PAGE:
Notice & Comment

Ad Law Reading Room: Emily S. Bremer, “Power Corrupts”

Today, Ad Law Reading Room brings you “Power Corrupts” by Professor Emily Bremer. Here is the abstract:

Administrative agencies bear principal responsibility for keeping the federal government’s promises by giving effect in the real world to the laws Congress enacts. If administrative law’s goal was to help agencies fulfill this responsibility, its lodestar would be a thick concept of administration. But as a field, administrative law today neglects administration, focusing instead on power and the institutions that wield it, particularly the Supreme Court, the President, and Congress. This paper traces the field’s reorientation from administration to power, beginning with the deportation cases that revealed thinner-than-acknowledged political will behind the Administrative Procedure Act (APA), through the misunderstood shift from adjudication to rulemaking, to the rise of presidential administration and the emergence of the Chevron doctrine. The cumulative effect of these developments has been to move administrative law’s focus up and out, away from the people and the operational needs of administration and toward the highest levels of federal policymaking and political power. The paper argues that administrative law’s obsession with power corrupts the field and has led slowly but inexorably to the abandonment of the core work of administration: fairly and faithfully giving effect to the law in the real world. It concludes by offering some preliminary thoughts about how to recenter administration in administrative law.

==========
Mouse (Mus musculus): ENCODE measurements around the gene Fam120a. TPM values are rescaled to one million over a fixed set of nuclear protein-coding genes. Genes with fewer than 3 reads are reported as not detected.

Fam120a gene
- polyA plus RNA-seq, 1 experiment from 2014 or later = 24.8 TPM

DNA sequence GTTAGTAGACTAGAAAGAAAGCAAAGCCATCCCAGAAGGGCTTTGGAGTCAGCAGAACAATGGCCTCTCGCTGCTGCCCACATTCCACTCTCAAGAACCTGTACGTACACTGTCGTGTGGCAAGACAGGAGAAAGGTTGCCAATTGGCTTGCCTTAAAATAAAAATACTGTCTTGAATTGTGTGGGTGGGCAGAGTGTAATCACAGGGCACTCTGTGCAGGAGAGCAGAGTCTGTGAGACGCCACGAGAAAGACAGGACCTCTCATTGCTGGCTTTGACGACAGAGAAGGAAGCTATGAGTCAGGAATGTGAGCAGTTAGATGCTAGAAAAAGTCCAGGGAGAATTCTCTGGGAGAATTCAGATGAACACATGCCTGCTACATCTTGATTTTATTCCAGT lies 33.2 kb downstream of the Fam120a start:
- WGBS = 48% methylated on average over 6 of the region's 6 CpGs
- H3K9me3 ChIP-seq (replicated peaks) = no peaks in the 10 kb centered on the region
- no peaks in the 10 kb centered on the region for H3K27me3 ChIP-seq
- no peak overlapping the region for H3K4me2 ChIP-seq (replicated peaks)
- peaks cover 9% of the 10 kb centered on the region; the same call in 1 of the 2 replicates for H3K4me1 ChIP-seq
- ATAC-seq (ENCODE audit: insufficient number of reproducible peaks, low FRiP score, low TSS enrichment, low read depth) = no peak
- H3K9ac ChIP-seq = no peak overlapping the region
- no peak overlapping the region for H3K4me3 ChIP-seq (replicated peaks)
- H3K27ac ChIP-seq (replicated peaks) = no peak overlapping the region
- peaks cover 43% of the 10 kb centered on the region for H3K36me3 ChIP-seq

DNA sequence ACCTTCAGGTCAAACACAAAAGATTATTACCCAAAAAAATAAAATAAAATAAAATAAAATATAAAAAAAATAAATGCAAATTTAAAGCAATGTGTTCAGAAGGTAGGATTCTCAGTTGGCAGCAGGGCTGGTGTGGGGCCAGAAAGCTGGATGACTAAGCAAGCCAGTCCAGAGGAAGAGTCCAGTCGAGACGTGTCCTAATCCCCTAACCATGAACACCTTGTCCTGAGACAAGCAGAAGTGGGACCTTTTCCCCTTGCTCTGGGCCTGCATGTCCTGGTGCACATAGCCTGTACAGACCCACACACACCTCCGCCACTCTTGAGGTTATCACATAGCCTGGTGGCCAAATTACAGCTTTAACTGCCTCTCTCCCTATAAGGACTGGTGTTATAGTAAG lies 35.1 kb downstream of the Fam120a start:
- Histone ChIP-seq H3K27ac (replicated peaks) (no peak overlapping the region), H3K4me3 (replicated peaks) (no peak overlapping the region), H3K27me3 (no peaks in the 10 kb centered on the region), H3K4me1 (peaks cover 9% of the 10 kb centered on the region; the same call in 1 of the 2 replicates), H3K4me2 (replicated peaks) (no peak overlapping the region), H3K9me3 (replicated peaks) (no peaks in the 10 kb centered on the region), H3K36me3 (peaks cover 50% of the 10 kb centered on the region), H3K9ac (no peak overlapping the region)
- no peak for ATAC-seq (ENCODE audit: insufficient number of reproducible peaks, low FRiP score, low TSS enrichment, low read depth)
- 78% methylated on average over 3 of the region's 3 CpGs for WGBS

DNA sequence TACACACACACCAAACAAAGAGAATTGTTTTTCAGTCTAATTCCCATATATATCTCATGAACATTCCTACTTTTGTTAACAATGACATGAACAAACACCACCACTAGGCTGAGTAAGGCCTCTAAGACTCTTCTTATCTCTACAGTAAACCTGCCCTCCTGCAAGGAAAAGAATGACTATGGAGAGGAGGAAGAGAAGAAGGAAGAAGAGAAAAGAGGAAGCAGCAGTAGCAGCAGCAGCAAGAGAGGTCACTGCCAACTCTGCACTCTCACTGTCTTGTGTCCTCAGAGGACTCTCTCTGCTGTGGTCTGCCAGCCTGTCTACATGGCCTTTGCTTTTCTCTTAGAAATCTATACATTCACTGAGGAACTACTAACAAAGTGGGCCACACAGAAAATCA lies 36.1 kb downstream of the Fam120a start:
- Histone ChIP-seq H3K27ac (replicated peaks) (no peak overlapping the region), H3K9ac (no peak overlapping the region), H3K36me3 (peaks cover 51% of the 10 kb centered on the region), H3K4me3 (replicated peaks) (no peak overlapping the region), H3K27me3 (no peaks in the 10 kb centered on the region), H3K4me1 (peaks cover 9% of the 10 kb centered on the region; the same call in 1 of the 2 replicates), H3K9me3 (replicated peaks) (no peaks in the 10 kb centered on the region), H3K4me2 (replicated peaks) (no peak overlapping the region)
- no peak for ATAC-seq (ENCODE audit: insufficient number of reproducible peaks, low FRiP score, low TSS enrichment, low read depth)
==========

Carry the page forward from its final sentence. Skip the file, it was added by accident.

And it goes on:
Ad Law Reading Room is a bit late to the party on this one, as “Power Corrupts” made waves on Twitter when it was posted and quickly picked up a coveted “download it while it’s hot!” from Larry Solum’s Legal Theory Blog. But if you haven’t come across it yet, this short-ish piece (Bremer calls it “not a law review article”) is well worth the read. “Power Corrupts” is tricky to summarize. It’s part cri de coeur, part intellectual history of how the field of administrative law arrived at where it is, and, as Bremer has said, part preview of her next several projects. But it’s all fascinating. Do as Professor Solum says and give it a download!

The Ad Law Reading Room is a recurring feature that highlights recent scholarship in administrative law and related fields. You can find all posts in the series here.

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